I was radically changed by my experience of moving to the Dancing Rabbit Ecovillage in its earliest days and trying to build a new society starting nearly from scratch. Having just spent most of my 20s trying to do some good things in the world and thinking a lot about what was important to me, I had nonetheless found it hard to enact my beliefs in every day life. And then I moved to the ecovillage, where the whole point was to enact many of those beliefs.
My mother sometimes jokingly (mostly) referred to it as Voluntary Hardship. But the irony was that the work was a pleasure and blurred the standard connotations of “work.” It was, if you’ll forgive the jargon, empowering. Instead of “work” draining my soul, it fed it, and thus my work gave me energy. It gave me power. I wouldn’t be the first to point out that this may be our most significant kind of renewable energy.
One of my favorite Dancing Rabbit sayings came from those early days. We were trying to build a sustainable society, but many of didn’t have the skills we wanted. And when it came time to do something new, we had to just launch in and do our best. Thus we had the saying:
If you’ve seen it done, you’re good at it.
If you’ve done it once, you’re an expert.
This was later amended with “And if you’ve read about it, you’re a consultant!” We’d say it with a laugh, roll up our sleeves and make whoever had done it once teach the rest of us. We did a lot of reading and research and sometimes we made some horrible mistakes. But mostly we got a lot done by not letting our own limitations get in the way. It completely changed how I approach living in the world.
I was reminded of this when reading Derrick Jensen’s recent article in Orion Magazine, Resistance Resisters. I’ve long been a fan of Orion and I know many people who are big fans of Jensen’s. I’ve personally had mixed reactions to different things of his that I’ve read and this article fit the pattern.
I appreciate Jensen’s clarion call for deep change and his dissatisfaction with piecemeal efforts. However, I also find his rhetoric to be anything from unhelpful to damaging as a strategy to achieve the very ends he’s pursuing. For now, I’d like to focus on one particular aspect: action.
Jensen’s criticism is a strong call to action. And as per my own experience, action becomes a very useful teacher. The overcoming of inertia is a mighty feat by itself (one of the reason’s why I think Jensen’s condemnation of small steps is misled), and more importantly action leads to feedback. Action and learning are not separate acts, and in fact action often spurs greater learning than just reading or thinking, for action provides new information about the particulars of the exact scenario in front of you. So I agree with Jensen that we must take action.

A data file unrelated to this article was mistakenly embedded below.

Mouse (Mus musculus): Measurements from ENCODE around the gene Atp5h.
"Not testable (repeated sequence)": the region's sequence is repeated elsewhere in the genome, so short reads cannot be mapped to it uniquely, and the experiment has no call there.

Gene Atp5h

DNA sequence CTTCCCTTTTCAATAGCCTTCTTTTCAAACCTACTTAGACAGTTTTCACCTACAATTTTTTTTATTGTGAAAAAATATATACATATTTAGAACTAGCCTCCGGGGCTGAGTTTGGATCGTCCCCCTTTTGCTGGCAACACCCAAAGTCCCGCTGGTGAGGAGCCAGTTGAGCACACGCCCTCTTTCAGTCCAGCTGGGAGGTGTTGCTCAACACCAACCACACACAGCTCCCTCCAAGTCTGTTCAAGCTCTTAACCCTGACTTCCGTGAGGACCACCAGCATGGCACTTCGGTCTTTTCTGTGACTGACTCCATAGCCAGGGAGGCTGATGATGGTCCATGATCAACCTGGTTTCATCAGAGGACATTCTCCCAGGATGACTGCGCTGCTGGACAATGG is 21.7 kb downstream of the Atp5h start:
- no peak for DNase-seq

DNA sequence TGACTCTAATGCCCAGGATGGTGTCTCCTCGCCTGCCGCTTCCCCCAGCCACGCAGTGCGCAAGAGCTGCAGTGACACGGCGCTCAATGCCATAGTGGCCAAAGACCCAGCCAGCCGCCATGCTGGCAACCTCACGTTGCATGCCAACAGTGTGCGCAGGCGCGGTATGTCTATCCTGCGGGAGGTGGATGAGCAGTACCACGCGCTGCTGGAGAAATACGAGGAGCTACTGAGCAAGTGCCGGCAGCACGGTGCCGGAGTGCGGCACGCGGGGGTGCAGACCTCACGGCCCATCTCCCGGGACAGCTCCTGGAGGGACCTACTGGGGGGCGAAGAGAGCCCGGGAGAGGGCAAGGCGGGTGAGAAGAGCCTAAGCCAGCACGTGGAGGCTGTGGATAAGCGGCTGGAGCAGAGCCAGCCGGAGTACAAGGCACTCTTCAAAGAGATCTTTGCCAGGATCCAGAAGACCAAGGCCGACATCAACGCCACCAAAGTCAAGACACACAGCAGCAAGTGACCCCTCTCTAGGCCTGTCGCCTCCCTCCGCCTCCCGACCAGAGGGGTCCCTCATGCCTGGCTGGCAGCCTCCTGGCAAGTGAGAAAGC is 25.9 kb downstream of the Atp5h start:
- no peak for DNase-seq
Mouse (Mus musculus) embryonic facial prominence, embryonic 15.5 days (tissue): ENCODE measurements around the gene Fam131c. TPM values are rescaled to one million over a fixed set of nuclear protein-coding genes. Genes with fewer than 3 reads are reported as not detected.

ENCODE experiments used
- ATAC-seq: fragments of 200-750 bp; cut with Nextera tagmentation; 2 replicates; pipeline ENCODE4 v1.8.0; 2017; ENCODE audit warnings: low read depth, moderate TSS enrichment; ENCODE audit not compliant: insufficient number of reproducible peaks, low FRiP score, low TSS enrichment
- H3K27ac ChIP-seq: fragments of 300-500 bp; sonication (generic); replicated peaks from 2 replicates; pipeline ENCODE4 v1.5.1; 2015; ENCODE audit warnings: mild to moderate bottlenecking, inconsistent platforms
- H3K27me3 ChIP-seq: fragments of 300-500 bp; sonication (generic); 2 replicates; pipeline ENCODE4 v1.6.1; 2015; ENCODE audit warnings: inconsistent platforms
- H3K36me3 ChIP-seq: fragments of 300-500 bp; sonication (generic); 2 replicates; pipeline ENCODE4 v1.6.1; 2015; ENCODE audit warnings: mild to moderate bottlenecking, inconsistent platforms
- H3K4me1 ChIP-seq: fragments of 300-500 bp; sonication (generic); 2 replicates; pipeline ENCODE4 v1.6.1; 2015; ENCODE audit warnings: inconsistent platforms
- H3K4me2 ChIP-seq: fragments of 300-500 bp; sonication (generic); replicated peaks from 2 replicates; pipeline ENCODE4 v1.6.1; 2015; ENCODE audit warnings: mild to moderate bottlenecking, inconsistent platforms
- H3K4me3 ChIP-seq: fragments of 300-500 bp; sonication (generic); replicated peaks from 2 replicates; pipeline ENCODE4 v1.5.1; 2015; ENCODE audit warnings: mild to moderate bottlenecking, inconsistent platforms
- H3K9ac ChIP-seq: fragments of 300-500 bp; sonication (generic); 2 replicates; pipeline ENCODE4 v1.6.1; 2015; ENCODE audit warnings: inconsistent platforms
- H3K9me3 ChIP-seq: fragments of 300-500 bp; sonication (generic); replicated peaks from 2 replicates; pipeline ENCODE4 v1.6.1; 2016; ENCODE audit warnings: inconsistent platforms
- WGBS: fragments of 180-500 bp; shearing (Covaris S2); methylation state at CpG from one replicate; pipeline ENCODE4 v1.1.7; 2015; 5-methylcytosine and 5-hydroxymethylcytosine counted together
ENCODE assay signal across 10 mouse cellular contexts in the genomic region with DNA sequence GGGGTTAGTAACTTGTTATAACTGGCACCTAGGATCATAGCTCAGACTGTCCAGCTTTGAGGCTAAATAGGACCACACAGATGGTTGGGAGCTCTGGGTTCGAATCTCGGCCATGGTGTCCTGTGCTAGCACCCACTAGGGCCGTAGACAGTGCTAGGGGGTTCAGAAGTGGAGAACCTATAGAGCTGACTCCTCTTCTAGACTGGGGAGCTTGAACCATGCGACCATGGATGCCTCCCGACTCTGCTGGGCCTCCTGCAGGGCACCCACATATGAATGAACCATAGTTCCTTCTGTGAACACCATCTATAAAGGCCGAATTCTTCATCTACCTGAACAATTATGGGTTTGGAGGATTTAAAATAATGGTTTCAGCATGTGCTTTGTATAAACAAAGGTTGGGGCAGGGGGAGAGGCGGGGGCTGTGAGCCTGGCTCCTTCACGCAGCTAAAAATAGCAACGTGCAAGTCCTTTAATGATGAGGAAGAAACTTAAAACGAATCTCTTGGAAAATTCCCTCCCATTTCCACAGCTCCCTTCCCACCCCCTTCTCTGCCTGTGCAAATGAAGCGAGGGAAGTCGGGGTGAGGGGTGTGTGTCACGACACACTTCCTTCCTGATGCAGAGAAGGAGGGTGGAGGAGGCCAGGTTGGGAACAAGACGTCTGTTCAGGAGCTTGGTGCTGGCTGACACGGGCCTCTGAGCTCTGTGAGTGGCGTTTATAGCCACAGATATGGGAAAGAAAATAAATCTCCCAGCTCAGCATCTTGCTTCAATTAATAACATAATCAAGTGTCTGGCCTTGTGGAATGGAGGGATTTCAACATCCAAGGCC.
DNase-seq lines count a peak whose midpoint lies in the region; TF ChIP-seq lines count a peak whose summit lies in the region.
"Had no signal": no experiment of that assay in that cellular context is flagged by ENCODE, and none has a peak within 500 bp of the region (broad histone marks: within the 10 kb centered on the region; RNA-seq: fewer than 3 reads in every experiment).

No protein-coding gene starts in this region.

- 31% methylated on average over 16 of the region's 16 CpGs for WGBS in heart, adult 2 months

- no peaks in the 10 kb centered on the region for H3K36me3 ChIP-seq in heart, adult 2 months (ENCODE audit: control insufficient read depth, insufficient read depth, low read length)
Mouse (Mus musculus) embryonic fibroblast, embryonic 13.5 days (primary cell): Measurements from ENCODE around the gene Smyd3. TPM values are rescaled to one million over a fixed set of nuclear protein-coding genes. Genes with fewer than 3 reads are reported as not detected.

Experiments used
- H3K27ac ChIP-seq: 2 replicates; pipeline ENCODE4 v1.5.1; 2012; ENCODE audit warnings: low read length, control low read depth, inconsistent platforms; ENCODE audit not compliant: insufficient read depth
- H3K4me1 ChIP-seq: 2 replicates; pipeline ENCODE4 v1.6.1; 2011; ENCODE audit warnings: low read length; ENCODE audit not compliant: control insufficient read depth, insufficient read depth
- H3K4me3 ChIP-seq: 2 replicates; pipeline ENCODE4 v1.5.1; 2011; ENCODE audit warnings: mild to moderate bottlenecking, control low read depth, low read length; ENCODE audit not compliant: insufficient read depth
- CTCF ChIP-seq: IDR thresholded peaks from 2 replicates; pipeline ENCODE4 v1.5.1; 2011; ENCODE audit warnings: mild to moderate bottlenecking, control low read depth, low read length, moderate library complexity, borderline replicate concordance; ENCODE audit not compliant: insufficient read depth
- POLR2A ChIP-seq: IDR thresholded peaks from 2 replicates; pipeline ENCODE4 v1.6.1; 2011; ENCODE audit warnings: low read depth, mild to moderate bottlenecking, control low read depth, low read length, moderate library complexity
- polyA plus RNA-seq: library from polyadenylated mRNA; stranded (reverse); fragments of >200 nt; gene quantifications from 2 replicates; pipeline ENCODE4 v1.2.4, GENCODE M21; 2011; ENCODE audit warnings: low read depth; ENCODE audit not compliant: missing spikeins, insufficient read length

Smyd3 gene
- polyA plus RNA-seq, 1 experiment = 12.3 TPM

But actions taken out of fear and anger tend to beget more fear and anger. And this is the problem with Jensen’s treatise. Even if one is deciding to take a direct action civil disobedience approach, even if fear or anger provided the initial impetus and spark to action, being driven by these twin demons rarely results in a greater good for the world.
I’ve certainly found this to be very true in my personal life. It’s such a simple premise, but I saved myself tremendous trouble when I came to the conclusion that I shouldn’t make any major decisions or take any major actions when feeling miserable, but only once I saw something that I felt hopeful about to move to. I don’t think this maxim always holds true, especially when one is in danger or under threat. But once those kinds of threats are out of the way, I found that I did much better when I waited until I found, felt or saw something good that I wanted to move toward instead of just moving away from something that was hard. When I acted out of pain, then I was usually not happy with the results.
If we carry this analogy forward to Jensen’s article, it calls into question the danger-exception. He eloquently points out the danger and threat to many forms of life currently underway. So the call to action stands. Still, when we ask what actions we will choose I’d rather take my chances with hope and love than fear and anger. I think we’ll build a better future for all life that way.
This doesn’t mean choosing to not act at all, however. Even given my maxim. The top priority then becomes seeking the actions that provide positive directions. We still cannot ignore the dangers and damage.
Looking through the various posts of the recent blogathon, I came across this beautiful description from Liz McClellan, organizer of Hyperlocavore – A Free Yard Sharing Community about her visit to Dancing Rabbit Ecovillage back in the early days. I think it makes an excellent mantra for this topic. It’s what she said she learned from that visit:
Stop talking. Do.
And while you do, Dance.